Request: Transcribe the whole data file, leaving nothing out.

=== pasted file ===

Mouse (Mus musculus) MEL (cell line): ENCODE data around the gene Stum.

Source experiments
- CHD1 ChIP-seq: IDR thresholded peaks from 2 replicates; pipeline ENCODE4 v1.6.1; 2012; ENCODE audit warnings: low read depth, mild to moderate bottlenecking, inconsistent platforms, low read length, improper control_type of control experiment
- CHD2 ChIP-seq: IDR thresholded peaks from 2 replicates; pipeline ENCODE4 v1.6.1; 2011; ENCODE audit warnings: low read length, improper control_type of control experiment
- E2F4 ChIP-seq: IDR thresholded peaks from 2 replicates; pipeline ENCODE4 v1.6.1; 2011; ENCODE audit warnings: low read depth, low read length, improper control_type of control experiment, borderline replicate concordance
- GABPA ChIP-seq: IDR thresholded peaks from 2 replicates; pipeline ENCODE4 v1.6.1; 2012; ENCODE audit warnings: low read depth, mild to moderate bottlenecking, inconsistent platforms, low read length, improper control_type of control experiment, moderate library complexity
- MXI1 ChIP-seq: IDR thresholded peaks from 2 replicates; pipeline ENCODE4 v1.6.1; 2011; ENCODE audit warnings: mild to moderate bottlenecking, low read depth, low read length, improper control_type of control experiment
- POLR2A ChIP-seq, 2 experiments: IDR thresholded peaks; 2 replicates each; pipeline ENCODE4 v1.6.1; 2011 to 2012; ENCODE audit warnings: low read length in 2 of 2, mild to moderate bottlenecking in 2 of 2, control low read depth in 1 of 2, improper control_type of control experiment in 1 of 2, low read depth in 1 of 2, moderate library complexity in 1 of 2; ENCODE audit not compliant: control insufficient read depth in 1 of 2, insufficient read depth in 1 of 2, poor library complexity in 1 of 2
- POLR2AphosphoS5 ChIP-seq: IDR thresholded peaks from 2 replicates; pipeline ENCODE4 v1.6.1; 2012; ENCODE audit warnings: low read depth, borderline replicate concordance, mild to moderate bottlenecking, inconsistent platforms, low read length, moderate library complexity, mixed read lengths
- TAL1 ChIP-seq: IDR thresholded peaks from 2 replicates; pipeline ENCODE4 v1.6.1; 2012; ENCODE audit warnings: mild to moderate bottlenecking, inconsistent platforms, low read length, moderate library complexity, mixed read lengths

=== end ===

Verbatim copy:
Mouse (Mus musculus) MEL (cell line): ENCODE data around the gene Stum.

Source experiments
- CHD1 ChIP-seq: IDR thresholded peaks from 2 replicates; pipeline ENCODE4 v1.6.1; 2012; ENCODE audit warnings: low read depth, mild to moderate bottlenecking, inconsistent platforms, low read length, improper control_type of control experiment
- CHD2 ChIP-seq: IDR thresholded peaks from 2 replicates; pipeline ENCODE4 v1.6.1; 2011; ENCODE audit warnings: low read length, improper control_type of control experiment
- E2F4 ChIP-seq: IDR thresholded peaks from 2 replicates; pipeline ENCODE4 v1.6.1; 2011; ENCODE audit warnings: low read depth, low read length, improper control_type of control experiment, borderline replicate concordance
- GABPA ChIP-seq: IDR thresholded peaks from 2 replicates; pipeline ENCODE4 v1.6.1; 2012; ENCODE audit warnings: low read depth, mild to moderate bottlenecking, inconsistent platforms, low read length, improper control_type of control experiment, moderate library complexity
- MXI1 ChIP-seq: IDR thresholded peaks from 2 replicates; pipeline ENCODE4 v1.6.1; 2011; ENCODE audit warnings: mild to moderate bottlenecking, low read depth, low read length, improper control_type of control experiment
- POLR2A ChIP-seq, 2 experiments: IDR thresholded peaks; 2 replicates each; pipeline ENCODE4 v1.6.1; 2011 to 2012; ENCODE audit warnings: low read length in 2 of 2, mild to moderate bottlenecking in 2 of 2, control low read depth in 1 of 2, improper control_type of control experiment in 1 of 2, low read depth in 1 of 2, moderate library complexity in 1 of 2; ENCODE audit not compliant: control insufficient read depth in 1 of 2, insufficient read depth in 1 of 2, poor library complexity in 1 of 2
- POLR2AphosphoS5 ChIP-seq: IDR thresholded peaks from 2 replicates; pipeline ENCODE4 v1.6.1; 2012; ENCODE audit warnings: low read depth, borderline replicate concordance, mild to moderate bottlenecking, inconsistent platforms, low read length, moderate library complexity, mixed read lengths
- TAL1 ChIP-seq: IDR thresholded peaks from 2 replicates; pipeline ENCODE4 v1.6.1; 2012; ENCODE audit warnings: mild to moderate bottlenecking, inconsistent platforms, low read length, moderate library complexity, mixed read lengths